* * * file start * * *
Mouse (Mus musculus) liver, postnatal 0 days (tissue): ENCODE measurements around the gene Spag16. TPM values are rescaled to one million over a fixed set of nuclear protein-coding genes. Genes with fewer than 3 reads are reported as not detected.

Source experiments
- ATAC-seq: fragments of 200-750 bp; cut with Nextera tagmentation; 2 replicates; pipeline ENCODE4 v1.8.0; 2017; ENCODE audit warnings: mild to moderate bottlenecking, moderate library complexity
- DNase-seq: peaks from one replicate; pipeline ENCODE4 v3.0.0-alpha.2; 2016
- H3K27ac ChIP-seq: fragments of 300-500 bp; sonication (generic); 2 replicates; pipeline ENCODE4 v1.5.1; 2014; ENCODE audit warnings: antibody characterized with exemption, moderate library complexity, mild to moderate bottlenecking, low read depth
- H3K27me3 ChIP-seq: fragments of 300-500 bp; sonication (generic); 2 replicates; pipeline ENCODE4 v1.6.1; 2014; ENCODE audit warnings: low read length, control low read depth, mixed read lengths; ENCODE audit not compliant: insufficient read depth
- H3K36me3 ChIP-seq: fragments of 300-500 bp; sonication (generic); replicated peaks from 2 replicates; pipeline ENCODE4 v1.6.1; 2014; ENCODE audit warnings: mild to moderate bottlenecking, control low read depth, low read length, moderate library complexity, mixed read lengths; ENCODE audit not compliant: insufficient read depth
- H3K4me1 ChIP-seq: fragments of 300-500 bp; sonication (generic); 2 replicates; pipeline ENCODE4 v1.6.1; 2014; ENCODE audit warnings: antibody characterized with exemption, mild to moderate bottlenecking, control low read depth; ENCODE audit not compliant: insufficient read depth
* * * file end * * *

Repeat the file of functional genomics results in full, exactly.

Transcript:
Mouse (Mus musculus) liver, postnatal 0 days (tissue): ENCODE measurements around the gene Spag16. TPM values are rescaled to one million over a fixed set of nuclear protein-coding genes. Genes with fewer than 3 reads are reported as not detected.

Source experiments
- ATAC-seq: fragments of 200-750 bp; cut with Nextera tagmentation; 2 replicates; pipeline ENCODE4 v1.8.0; 2017; ENCODE audit warnings: mild to moderate bottlenecking, moderate library complexity
- DNase-seq: peaks from one replicate; pipeline ENCODE4 v3.0.0-alpha.2; 2016
- H3K27ac ChIP-seq: fragments of 300-500 bp; sonication (generic); 2 replicates; pipeline ENCODE4 v1.5.1; 2014; ENCODE audit warnings: antibody characterized with exemption, moderate library complexity, mild to moderate bottlenecking, low read depth
- H3K27me3 ChIP-seq: fragments of 300-500 bp; sonication (generic); 2 replicates; pipeline ENCODE4 v1.6.1; 2014; ENCODE audit warnings: low read length, control low read depth, mixed read lengths; ENCODE audit not compliant: insufficient read depth
- H3K36me3 ChIP-seq: fragments of 300-500 bp; sonication (generic); replicated peaks from 2 replicates; pipeline ENCODE4 v1.6.1; 2014; ENCODE audit warnings: mild to moderate bottlenecking, control low read depth, low read length, moderate library complexity, mixed read lengths; ENCODE audit not compliant: insufficient read depth
- H3K4me1 ChIP-seq: fragments of 300-500 bp; sonication (generic); 2 replicates; pipeline ENCODE4 v1.6.1; 2014; ENCODE audit warnings: antibody characterized with exemption, mild to moderate bottlenecking, control low read depth; ENCODE audit not compliant: insufficient read depth